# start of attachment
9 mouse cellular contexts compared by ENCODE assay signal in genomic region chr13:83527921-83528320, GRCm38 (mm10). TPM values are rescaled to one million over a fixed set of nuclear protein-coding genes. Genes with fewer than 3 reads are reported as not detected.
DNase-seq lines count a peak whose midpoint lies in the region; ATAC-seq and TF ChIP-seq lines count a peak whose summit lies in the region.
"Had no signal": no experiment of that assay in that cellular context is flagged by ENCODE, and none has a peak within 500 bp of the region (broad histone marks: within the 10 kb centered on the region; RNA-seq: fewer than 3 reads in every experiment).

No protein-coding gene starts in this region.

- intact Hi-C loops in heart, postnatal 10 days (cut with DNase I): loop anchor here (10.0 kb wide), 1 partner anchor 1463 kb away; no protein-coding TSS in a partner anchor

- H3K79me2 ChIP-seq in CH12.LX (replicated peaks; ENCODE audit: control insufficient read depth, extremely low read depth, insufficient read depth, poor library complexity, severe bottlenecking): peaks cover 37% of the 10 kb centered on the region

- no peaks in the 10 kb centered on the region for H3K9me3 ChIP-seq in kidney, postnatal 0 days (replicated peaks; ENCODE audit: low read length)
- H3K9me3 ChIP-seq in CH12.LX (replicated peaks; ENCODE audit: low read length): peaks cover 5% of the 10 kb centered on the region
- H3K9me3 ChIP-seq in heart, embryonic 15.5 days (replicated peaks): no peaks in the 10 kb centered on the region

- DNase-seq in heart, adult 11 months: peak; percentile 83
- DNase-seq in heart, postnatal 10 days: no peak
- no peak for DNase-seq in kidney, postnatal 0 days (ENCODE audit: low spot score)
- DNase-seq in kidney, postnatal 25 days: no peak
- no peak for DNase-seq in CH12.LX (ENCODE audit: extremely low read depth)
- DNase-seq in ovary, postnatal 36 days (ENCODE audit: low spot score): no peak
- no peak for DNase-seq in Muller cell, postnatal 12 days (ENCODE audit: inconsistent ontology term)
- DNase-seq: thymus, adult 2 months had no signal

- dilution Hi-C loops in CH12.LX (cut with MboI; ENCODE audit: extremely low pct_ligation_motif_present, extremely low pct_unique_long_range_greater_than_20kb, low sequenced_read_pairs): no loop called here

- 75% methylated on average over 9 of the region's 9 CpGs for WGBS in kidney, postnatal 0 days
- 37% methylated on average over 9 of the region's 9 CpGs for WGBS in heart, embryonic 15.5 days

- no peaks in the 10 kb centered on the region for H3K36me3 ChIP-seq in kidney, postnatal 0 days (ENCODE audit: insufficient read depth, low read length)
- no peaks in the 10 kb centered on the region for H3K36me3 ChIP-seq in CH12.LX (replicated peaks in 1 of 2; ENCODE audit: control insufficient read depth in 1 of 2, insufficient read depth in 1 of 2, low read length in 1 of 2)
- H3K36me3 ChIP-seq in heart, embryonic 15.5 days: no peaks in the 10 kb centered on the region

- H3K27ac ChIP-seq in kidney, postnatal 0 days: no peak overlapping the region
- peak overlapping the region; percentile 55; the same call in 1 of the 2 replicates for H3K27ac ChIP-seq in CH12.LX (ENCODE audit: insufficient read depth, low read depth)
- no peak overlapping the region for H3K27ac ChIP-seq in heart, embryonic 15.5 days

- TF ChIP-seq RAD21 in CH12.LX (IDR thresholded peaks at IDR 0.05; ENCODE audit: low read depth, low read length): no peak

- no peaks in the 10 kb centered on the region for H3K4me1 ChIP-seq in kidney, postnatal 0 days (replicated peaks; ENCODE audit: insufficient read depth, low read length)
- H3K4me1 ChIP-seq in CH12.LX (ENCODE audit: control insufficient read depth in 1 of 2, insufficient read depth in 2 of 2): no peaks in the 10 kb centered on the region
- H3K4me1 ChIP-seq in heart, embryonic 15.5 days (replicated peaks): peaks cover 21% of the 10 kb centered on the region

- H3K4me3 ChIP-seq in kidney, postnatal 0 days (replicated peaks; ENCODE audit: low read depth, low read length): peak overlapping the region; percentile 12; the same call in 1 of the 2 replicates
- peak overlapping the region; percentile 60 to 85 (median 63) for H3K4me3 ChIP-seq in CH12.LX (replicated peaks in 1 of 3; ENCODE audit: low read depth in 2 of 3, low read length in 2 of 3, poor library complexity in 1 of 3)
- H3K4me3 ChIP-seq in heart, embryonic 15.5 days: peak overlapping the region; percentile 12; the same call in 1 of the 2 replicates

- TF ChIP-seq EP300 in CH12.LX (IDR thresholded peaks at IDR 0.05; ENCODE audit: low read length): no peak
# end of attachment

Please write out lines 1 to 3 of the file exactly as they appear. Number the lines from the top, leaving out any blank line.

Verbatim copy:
9 mouse cellular contexts compared by ENCODE assay signal in genomic region chr13:83527921-83528320, GRCm38 (mm10). TPM values are rescaled to one million over a fixed set of nuclear protein-coding genes. Genes with fewer than 3 reads are reported as not detected.
DNase-seq lines count a peak whose midpoint lies in the region; ATAC-seq and TF ChIP-seq lines count a peak whose summit lies in the region.
"Had no signal": no experiment of that assay in that cellular context is flagged by ENCODE, and none has a peak within 500 bp of the region (broad histone marks: within the 10 kb centered on the region; RNA-seq: fewer than 3 reads in every experiment).